Troy Brouwer: 2014-15 Season Review

The hero of January 1st (Photo: Dave Sandford)

The name of the Washington Capitals’ primary, um, uh, secondary scoring threat is Troy Brouwer, and for the second year in a row Brouw cracked twenty goals and forty points.

So, why the heck would anyone ever be down on Troy?

Maybe scoring three goals in the last 33 games, one since April, and none in the playoffs has something to do with it.

By the Numbers

82 Games played
17:31 Average time on ice per game
21 Goals
22 Assists
51.3% Shot attempt percentage during 5v5
54.8% Goal percentage during 5v5

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I have a bad habit of nitpicking the public statements of NHL general managers. I have a ton of respect for their talents, and I think their jobs are very difficult, but they’re also kind of terrible at articulating themselves– or maybe they’re just bad at saying things that are supported by facts.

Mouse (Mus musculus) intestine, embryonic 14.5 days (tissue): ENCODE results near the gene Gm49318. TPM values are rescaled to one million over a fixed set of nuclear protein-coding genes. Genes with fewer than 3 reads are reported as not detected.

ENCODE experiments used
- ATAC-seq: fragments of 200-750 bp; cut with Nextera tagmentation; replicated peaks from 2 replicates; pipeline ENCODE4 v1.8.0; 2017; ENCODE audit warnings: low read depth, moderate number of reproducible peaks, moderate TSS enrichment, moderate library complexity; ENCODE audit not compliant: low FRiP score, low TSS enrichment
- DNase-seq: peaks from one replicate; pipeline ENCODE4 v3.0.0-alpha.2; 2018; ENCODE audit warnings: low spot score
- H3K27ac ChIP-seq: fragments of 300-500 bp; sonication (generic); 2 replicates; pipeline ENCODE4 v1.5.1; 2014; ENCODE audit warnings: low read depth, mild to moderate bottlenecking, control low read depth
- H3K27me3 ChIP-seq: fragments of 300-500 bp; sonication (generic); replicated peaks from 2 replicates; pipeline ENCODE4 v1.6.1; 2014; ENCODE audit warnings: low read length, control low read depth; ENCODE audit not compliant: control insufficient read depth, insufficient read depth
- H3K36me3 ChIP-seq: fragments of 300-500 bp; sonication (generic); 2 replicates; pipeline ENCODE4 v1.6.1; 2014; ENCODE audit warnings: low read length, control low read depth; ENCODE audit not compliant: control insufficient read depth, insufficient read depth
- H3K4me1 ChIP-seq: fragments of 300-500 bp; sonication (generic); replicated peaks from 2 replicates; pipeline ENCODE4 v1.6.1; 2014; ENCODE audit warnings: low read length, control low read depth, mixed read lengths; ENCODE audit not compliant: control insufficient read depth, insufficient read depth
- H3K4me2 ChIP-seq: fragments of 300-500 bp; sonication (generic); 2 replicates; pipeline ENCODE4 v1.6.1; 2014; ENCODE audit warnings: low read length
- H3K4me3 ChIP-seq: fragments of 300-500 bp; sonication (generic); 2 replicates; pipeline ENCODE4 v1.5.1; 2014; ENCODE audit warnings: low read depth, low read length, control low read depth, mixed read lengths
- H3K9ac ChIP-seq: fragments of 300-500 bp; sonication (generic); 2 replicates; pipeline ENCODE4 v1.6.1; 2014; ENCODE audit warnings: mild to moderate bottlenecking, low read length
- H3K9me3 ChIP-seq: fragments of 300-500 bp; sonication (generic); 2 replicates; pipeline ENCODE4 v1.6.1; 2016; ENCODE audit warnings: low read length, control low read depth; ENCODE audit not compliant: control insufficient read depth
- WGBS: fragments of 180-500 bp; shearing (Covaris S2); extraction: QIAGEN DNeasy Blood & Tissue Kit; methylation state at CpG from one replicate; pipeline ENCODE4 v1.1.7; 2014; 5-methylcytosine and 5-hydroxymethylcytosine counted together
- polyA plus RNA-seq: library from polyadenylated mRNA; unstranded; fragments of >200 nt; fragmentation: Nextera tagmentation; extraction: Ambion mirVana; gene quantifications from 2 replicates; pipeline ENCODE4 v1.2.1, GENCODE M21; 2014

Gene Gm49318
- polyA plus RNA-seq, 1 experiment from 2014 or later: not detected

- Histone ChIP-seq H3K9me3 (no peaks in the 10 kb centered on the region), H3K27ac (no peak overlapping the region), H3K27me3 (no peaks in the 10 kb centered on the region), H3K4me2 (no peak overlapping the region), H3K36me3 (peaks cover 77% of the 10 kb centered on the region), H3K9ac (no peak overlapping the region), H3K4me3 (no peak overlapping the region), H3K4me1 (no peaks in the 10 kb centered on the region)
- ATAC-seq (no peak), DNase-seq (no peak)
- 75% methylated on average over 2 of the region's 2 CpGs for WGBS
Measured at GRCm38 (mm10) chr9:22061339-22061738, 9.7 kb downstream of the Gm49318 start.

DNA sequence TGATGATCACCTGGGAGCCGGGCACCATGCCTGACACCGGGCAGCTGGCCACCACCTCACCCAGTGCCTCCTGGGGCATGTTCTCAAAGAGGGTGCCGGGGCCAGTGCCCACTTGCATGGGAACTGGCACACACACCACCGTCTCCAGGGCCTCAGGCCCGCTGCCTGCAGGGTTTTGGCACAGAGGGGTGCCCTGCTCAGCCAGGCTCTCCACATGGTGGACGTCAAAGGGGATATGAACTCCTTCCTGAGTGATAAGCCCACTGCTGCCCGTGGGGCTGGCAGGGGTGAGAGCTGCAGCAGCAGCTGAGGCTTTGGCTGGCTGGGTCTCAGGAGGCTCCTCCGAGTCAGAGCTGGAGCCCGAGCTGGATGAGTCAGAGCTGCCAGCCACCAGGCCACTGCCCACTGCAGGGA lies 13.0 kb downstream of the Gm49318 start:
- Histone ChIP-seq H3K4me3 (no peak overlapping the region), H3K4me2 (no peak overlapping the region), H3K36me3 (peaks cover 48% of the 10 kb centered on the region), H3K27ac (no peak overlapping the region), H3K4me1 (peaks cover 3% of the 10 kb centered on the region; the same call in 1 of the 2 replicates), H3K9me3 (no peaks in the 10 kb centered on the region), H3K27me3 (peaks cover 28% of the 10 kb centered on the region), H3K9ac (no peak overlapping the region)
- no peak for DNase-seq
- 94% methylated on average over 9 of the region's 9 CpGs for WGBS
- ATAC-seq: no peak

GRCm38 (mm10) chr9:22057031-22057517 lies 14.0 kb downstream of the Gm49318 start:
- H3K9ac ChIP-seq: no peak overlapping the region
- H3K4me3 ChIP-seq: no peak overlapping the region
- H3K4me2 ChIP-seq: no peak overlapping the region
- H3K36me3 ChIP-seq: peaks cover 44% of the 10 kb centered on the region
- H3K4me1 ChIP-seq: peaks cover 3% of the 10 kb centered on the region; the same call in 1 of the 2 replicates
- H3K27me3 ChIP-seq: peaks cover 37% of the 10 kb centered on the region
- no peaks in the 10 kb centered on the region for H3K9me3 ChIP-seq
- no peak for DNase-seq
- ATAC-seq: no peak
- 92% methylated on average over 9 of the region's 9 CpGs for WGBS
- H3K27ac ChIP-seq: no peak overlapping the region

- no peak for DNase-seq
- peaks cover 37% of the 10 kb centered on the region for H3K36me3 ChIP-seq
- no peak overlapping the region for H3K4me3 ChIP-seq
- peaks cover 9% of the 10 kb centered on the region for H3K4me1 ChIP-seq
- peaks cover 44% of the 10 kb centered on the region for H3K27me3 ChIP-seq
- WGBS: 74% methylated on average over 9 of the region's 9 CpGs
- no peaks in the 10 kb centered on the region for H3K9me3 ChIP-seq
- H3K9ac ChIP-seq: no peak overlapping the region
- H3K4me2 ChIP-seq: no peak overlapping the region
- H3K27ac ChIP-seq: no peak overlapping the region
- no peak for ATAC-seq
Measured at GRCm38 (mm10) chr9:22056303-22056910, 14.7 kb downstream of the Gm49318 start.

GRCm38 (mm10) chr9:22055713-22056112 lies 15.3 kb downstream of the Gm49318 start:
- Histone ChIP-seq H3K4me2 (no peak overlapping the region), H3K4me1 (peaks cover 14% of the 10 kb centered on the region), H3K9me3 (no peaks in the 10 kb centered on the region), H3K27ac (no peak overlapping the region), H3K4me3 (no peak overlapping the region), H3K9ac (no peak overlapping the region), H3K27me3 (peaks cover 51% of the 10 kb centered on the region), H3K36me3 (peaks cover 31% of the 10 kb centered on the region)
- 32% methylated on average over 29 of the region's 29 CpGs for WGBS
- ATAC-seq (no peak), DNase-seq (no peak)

Case in point: Capitals GM Brian MacLellan touting the playoff performance of Tim Gleason.

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Jay Beagle: 2014-15 Season Review

Is the final RMNB beagle.jpg?

It was a good season to be a Jay Beagle fan, which we are. We just watched him wrap up the best season of his career, plus he got a new cell phone. Beagle was so good, he might have just played himself out of a contract.

p.s. I vow to use no dog puns in this whole article.

By the Numbers

62 Games played
12:49 Average time on ice per game
10 Goals
10 Assists
50.9% Shot attempt percentage during 5v5
53.1% Goal percentage during 5v5

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Nick Backstrom: 2014-15 Season Review

As the George Harrison of the Washington Capitals, Nick Backstrom is the Quiet One. He’s not flashy and he doesn’t hog the spotlight. He seems almost pathologically humble. We’ve been hearing for so long that he’s underrated– but is he really, truly a great hockey player?

Yes. Yes, he is.

By the Numbers

82 Games played
20:32 Average time on ice per game
18 Goals
60 Assists
54.2% Shot attempt percentage during 5v5
50.0% Goal percentage during 5v5

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p-v-i

The Caps are out, but the drama continues.

Here’s how we did last round: